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Susan Johnston is a 60-year-old woman with an elevated BMI.

She has a history of

dyslipidemia and hypertension. She presents with a three-month history of intermittent chest pain

with SOB on exertion that is relieved on its own. She also has a family history of cardiac disease

and type 2 diabetes. She does not smoke and drinks rarely.

Onset: Can you describe when these symptoms started? The patient reported onset of symptoms

three months ago.

Location: Where is the pain located? Patient states it is right in the middle of the chest.

Duration: How long does the chest pain last? Patient states it goes away in 2-3 minutes.

Characteristics: Can you describe the pain? The patient states a burning pain and sometimes a

tingling sensation. She denies diaphoresis, nausea, vomiting, dyspepsia or belching, or


Aggravating Factors: Aggravating factors reported by the patient are when she is active, like

climbing the stairs. The patient also states that chest pain sometimes occurs at rest.

Relieving Factors: Pain is relieved in 2-3 minutes.

Treatment: Have you taken anything to relieve the pain? Patient states she rests, and at one time

a glass of cold water relieved the symptoms.

Severity: On a scale of 1-10 how would you rate the severity of your pain? Do you feel the pain

spread to your neck, arm, or jaw? Does the chest pain change in severity? Mrs. Johnston’s states

pain is a six out of 10. Pain does not change with body positioning, is not radiating, and severity

does not vary.

Physical Examination

A physical examination would include vital signs, height, weight, auscultation of the

heart and lungs, as well as palpation of Mrs. Johnston’s peripheral pulses to see if they are

diminished. Patients with angina may present with hypertension, an S3 or S4 heart sounds, or a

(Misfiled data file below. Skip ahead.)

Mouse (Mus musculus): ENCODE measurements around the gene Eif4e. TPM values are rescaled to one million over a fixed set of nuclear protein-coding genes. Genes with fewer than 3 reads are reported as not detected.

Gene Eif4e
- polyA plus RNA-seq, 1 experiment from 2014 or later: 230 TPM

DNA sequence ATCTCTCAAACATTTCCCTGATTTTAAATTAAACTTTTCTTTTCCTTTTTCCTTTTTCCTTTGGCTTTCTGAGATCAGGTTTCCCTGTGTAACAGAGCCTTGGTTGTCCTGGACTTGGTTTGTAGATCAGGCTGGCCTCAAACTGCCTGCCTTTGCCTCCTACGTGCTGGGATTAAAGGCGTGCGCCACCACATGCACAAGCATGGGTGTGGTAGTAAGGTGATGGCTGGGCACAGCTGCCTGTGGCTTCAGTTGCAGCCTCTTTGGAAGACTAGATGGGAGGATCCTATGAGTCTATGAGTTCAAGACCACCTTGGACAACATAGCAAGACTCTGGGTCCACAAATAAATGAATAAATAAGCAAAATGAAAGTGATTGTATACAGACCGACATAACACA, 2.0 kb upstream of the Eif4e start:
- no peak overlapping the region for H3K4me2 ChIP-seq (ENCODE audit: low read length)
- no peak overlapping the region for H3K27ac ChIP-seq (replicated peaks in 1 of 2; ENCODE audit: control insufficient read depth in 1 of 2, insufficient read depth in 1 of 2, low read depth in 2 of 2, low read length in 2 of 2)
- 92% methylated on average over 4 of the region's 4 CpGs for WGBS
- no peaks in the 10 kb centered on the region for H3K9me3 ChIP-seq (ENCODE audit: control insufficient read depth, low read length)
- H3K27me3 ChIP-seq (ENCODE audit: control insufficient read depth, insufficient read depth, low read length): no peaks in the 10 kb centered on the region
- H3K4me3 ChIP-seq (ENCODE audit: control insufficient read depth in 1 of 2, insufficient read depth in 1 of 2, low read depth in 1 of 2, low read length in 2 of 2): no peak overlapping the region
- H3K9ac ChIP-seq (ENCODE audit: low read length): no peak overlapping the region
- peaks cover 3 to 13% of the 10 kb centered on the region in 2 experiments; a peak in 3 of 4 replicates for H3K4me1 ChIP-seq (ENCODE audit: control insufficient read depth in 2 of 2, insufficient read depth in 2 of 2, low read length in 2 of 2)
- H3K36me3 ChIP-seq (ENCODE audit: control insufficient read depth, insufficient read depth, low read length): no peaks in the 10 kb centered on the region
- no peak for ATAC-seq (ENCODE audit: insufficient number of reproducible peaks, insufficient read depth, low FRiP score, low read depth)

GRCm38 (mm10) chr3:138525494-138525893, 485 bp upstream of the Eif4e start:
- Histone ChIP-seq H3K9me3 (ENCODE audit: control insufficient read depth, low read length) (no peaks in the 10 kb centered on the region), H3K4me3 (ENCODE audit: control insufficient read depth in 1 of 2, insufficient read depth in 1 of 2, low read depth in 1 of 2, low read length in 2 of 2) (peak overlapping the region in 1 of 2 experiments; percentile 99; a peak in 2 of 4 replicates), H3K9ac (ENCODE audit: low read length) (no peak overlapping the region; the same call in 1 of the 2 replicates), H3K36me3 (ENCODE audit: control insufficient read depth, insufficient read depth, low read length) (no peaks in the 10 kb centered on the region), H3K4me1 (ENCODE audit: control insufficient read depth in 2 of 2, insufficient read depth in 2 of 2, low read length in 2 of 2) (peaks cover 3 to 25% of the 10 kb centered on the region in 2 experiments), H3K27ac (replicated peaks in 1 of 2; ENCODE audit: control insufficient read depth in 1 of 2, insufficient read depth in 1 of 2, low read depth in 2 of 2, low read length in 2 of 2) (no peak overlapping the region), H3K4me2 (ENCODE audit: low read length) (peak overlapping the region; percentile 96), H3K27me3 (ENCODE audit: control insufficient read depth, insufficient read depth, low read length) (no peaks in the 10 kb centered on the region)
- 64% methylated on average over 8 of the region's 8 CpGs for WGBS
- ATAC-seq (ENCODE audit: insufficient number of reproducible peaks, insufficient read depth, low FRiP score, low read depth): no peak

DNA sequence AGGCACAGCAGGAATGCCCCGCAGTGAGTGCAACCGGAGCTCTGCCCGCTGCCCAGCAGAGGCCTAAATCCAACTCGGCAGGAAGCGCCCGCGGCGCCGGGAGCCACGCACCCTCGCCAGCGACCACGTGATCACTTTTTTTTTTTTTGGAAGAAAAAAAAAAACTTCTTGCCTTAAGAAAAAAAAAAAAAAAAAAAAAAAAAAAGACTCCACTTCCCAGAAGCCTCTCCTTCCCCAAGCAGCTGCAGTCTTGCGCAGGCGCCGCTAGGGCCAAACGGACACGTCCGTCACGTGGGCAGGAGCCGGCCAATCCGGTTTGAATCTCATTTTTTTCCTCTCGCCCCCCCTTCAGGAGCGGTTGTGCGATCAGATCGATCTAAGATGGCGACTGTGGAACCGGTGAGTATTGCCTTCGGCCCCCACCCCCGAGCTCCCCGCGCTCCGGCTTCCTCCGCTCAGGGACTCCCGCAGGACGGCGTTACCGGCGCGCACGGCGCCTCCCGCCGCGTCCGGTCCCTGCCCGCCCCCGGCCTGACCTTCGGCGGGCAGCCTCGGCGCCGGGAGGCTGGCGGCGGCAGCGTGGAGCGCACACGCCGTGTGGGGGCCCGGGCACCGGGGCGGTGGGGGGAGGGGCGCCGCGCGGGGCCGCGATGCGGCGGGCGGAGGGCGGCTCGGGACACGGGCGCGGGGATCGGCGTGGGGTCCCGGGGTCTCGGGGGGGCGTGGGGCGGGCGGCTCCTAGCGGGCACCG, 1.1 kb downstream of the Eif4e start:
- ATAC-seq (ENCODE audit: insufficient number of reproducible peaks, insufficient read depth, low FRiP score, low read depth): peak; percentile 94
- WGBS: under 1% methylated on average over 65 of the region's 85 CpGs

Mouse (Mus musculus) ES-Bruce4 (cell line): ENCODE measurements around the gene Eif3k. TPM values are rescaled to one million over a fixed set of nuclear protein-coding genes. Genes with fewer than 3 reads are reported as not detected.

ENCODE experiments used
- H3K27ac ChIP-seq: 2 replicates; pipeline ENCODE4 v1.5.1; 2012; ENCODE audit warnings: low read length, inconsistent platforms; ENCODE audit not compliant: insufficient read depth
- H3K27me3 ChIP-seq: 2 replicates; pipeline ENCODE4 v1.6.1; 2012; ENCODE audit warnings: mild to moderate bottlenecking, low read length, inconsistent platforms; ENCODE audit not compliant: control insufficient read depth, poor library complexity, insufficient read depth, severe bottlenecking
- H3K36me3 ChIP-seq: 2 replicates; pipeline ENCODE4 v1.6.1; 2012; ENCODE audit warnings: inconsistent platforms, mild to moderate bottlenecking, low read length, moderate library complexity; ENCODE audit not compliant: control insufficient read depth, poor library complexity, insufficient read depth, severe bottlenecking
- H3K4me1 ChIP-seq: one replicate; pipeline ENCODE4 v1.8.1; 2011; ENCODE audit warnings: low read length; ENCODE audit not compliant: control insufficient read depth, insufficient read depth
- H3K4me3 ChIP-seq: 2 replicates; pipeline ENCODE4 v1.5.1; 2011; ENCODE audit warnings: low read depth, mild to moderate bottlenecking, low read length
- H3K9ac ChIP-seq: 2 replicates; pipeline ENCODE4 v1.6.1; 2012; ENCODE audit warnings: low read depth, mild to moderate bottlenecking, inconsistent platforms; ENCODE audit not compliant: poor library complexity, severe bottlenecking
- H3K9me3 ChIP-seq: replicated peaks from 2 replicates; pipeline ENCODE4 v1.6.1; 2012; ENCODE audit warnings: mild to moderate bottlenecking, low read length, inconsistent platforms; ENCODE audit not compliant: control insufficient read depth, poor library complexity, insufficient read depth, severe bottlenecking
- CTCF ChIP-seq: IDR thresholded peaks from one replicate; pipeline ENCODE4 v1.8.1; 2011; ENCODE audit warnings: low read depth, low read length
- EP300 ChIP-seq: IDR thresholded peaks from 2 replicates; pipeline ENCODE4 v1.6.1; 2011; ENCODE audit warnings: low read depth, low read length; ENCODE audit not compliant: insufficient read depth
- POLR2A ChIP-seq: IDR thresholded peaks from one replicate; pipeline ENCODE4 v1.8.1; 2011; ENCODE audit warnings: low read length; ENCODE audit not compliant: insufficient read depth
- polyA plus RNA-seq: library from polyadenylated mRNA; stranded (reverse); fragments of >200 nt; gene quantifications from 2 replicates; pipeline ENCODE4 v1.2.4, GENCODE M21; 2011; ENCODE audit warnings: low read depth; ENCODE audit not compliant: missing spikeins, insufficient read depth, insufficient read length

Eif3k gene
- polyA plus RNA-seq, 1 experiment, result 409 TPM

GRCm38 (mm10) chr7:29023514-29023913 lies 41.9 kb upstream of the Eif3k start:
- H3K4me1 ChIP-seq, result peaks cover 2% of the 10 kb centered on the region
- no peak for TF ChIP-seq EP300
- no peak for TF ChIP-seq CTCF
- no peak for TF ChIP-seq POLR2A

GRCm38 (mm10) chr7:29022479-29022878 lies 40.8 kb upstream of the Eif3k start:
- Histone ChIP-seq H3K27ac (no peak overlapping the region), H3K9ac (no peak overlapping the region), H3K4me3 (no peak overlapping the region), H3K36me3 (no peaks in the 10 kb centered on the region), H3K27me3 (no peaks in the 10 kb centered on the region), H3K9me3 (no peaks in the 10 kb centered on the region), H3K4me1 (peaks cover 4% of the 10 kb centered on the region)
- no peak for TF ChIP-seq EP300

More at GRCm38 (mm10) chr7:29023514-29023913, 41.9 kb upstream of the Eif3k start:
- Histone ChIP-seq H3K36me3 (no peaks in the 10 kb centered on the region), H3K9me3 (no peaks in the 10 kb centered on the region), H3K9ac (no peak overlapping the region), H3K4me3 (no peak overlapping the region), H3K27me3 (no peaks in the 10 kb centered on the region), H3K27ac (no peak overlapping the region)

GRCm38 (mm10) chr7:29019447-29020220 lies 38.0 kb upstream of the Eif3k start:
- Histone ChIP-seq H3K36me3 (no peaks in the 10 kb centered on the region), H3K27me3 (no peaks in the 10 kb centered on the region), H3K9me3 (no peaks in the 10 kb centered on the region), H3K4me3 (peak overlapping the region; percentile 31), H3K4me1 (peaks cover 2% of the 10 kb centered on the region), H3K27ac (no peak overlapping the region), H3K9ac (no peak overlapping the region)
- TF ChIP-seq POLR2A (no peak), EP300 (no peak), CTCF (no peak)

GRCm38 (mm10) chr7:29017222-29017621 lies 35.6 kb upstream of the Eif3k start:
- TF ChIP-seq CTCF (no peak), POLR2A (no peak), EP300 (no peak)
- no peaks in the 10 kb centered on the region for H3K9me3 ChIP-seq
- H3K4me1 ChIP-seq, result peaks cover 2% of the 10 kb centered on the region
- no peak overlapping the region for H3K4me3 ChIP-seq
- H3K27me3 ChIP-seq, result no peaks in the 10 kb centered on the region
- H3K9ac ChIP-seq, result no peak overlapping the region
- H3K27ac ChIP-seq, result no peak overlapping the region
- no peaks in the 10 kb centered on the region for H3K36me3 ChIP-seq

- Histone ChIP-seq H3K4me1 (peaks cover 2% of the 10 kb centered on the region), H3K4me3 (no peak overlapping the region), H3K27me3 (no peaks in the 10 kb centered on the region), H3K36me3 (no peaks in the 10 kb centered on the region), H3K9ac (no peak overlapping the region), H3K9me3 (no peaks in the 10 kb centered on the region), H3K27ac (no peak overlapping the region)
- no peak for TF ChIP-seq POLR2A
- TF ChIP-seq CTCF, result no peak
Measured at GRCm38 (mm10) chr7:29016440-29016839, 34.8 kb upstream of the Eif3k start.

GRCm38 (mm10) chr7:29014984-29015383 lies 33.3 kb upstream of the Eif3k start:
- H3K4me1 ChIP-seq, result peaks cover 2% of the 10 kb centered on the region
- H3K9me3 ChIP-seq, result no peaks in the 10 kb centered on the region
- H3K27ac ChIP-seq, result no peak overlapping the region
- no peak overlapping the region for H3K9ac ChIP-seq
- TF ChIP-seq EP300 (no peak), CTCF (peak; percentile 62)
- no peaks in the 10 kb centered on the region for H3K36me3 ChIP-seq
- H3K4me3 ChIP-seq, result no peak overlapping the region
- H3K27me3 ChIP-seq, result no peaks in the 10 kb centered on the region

heart murmur. A physical examination should also focus on abnormal findings suggesting non-

ischemic causes of angina, such as valvular aortic stenosis, cardiomyopathy, and pulmonary

hypertension (Alaeddini, 2017). According to the American Heart Association, recommended

blood tests include cardiac enzymes, c-reactive protein, fibrinogen, homocysteine, lipoproteins,

triglycerides, brain natriuretic peptide (BNP) and prothrombin (2017). I would also order a CBC

to test for anemia and a CMP to test for electrolytes. The AHA also recommends an EKG to be

done and a stress test.

Plan of Care, patient education, and follow-up

The plan of care for Mrs. Johnston would first be to educate her on lifestyle changes.

According to the AHA, Mrs. Johnson’s plan of care would be for her to start exercising regularly

and start eating a healthy diet to lower her BMI and cholesterol to help reduce her risk of cardiac

disease (2017). To manage Mrs. Johnston’s hypertension, she will start using anti-hypertensive

medications, like a beta-blocker or a calcium-channel blocker. She will continue taking her

lisinopril, hydrochlorothiazide, and aspirin. Mrs. Johnston’s stress test was positive, and a

coronary angiogram was ordered for a cardiac catheterization. Patient education and follow-up

would be to check her vital signs to see if her blood pressure has decreased, assess her lifestyle
changes, and educate Mrs. Johnston to continue taking her medications and evaluate for side



American Heart Association (2017). Angina (Chest Pain). Dallas, TX

Alaeddini, J. (2017). Angina Pectoris Clinical Presentation Retrieved from
Great post Kami, I agree with your case study. I would also like to add that nitroglycerin

is used to treat stable angina. According to the American Heart Association, I would provide

patient education on this medication including the purpose, dose, frequency and side effects

(2018). I would also educate on the symptoms of a myocardial infarction and how to seek help if

one occurs. The AHA states that if chest discomfort lasts more than 2-3 minutes, the patient

should rest and stop all activity. If pain persists, to take nitroglycerin. If the pain is not relieved

within 5 minutes, another nitroglycerin can be taken, as well as a second and third dose at 5-

minute intervals. If pain lasts more than 15-20 minutes, call 911 and go to the nearest hospital



American Heart Association (2018). ACC/AHA Guidelines for the Management of Patients with

Unstable Angina and Non–ST-Segment Elevation Myocardial Infarction: Executive

Summary and Recommendations. Dallas, TX